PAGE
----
Posts Tagged ‘spring’
It’s Orange Bird Season in California! Our Best-Looking Native Bird Has Got To Be … The Hooded OrioleWednesday, April 22nd, 2015
Your pet-store Cherry-Headed Conures certainly are handsome animules (see below), but our Wild Parrots of Telegraph Hill don’t really belong in Frisco, not really.
So the Hooded Oriole takes the crown
Here’s one [oh, if you want to add your comment to all the others, use this link] at Golden Gate Park’s Stow Lake from, IDK, a decade ago? This male has a blush of orange, as is typical for this time of year – they generally have more of a pure yellow color at other times:
Now here are your beauty champs from the 415’s Import Division:
A friendly pair in the Presidio.
They love to fly…
and eat flowers.
Look to the skies…
The Reason Why the Late Winter Cherry Blossoms You’re Seeing in San Francisco ARE NOT Proof of Global WarmingThursday, January 29th, 2015
What’s that, when you were a mere pup cherry trees blossomed in March or April and now you’re seeing blooms in late January and the start of February?
Like here on Grove yesterday, and all over SF pretty soon:
But actually, the trees you’re seeing are actually flowering plums, which are known for their early blooms. So what you’re doing is comparing apples with oranges, or cherries with plums.
And actually, the plum blossoms are late this year, at least compared with recent history.
What’s that, plum and cherry are basically the same? NOPE. They’re in the same family, of course, but the flowering plums that you think are cherries are famous for early blooming.
What’s that, you just saw the blooms in Japantown, so you know you saw cherry trees? NOPE. J-town has a lot of new plum trees, for whatever reason.
What’s that, global warming IS happening? Well, no doubt, but that’s not the reason why you think the cherry trees of your youth are blooming three months earlier these days.
I’ll agree that these trees are closely related and that they look very similar.
(If you still don’t believe me, check the Urban Forest Map.)
Cherry Blossoms Blooming in January is NOT Due to Global Warming – Why? The Answer Will Amaze You – One Weird TrickMonday, January 27th, 2014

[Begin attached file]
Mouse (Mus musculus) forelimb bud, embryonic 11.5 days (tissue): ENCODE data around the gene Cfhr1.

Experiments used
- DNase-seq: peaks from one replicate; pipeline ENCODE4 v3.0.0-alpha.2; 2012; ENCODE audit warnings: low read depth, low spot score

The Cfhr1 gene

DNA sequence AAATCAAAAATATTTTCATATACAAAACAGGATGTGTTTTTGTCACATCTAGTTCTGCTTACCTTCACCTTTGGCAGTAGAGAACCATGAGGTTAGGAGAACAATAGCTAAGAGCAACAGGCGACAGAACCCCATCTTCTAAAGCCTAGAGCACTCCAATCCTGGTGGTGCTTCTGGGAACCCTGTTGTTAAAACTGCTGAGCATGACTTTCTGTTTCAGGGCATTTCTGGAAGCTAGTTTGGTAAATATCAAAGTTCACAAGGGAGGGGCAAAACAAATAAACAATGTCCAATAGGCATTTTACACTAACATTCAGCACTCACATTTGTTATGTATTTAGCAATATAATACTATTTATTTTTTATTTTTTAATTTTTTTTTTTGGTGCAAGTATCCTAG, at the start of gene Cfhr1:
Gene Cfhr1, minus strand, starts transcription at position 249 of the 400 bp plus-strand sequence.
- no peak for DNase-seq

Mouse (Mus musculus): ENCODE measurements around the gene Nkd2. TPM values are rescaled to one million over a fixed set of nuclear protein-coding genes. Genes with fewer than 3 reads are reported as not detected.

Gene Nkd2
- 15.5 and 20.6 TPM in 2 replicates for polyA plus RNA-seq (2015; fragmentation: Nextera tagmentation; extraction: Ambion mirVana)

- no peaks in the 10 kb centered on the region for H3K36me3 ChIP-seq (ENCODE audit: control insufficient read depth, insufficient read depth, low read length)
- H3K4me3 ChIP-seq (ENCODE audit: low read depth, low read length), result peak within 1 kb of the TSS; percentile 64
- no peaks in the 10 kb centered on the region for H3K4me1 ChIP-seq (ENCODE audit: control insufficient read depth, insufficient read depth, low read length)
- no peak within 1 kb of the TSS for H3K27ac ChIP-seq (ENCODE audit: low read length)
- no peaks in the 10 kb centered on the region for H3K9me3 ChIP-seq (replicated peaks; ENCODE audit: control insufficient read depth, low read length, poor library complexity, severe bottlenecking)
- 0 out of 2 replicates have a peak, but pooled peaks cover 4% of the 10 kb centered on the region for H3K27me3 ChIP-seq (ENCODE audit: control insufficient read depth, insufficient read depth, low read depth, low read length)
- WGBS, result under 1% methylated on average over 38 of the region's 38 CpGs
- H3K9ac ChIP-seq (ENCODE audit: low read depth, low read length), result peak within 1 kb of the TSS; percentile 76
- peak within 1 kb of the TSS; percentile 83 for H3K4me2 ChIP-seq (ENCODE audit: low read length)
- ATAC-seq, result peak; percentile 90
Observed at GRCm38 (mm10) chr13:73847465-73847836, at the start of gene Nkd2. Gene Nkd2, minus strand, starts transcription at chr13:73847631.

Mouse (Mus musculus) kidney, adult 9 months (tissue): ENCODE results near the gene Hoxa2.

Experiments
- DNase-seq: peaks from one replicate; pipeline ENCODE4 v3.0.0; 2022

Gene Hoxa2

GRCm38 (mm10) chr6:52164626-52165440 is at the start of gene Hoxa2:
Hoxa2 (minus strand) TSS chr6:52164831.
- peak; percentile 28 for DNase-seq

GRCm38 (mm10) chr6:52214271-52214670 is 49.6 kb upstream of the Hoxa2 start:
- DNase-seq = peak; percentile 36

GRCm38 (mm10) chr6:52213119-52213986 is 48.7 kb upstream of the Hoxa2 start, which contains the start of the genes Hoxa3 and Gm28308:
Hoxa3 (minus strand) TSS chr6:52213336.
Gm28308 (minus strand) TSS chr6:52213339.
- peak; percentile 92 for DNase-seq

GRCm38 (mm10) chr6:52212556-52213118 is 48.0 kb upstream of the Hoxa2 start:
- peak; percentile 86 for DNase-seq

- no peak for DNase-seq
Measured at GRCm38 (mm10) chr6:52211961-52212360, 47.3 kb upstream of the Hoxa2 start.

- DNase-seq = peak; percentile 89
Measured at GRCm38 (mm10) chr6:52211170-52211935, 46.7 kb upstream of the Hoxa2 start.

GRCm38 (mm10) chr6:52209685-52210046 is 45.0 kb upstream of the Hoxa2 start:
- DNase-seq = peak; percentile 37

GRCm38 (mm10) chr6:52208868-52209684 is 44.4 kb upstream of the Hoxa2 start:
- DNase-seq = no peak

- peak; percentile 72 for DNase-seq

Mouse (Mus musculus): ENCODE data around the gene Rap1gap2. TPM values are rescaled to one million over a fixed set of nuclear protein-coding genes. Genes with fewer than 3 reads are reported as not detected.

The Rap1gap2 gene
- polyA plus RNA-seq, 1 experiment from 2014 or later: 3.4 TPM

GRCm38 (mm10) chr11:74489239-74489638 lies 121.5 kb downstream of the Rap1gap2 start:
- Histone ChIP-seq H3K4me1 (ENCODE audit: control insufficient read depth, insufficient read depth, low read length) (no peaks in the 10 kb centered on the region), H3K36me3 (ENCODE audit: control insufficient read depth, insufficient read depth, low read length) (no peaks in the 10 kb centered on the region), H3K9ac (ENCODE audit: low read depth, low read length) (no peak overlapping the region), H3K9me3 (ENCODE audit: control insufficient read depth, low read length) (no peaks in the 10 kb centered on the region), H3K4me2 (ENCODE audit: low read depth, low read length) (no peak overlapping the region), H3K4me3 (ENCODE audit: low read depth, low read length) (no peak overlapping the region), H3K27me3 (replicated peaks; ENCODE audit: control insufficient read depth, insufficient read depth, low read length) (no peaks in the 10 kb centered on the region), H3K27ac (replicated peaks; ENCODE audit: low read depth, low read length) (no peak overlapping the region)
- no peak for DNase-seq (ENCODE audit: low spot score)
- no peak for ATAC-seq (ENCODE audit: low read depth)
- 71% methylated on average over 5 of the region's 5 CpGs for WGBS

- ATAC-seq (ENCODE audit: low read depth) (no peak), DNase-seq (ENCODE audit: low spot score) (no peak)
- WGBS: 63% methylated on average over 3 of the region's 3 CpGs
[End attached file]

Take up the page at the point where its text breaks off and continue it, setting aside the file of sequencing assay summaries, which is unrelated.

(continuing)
(I’ll just say that if you ever earnestly Tweet a link to Chuckworthy, I’ll Unfollow you in a New York minute. That’s how I roll.)
What’s that, when you were a tyke, cherry trees bloomed in April and now they’re blooming in late January because of that darn global warming?
Well yeah, but what you’re looking at aint cherry trees, they’re plum trees, muchacho/a.
Click to expand
What’s that, you just saw them in J-Town, so they must be cherry trees? NOPE! What you saw was Prunus cerasifera, a kind of plum. Yes, they planted plums on Post Street on purpose, to stagger the blooms from winter to spring, one supposes. Go back to Japantown in April and you’ll see blossoms from the real deal, Prunus serrulata aka Japanese Cherry, Hill Cherry, Oriental Cherry, East Asian Cherry, or soon enough, East Sea Cherry for all I know.
What’s that, Prunus cerasifera’s common name is cherry plum so close enough? NOPE! Cherry is cherry and plum is plum.
What’s that, global warming is real and trees are blossoming earlier and earlier? MAYBE SO! But just don’t call plum trees cherry trees, that’s what I’m saying. That’s the “one weird trick.”
All right, here you go, here’s a genuine cherry tree during late January in the 415:
Cherries will be blooming soon enough.
Until then, enjoy eating plum blossoms, as this Wild Parrot of Telegraph Hill did near the Financial one winter long ago:
Your crows, ravens, and blackbirds of Golden Gate Park just won’t tolerate the presence of raptors.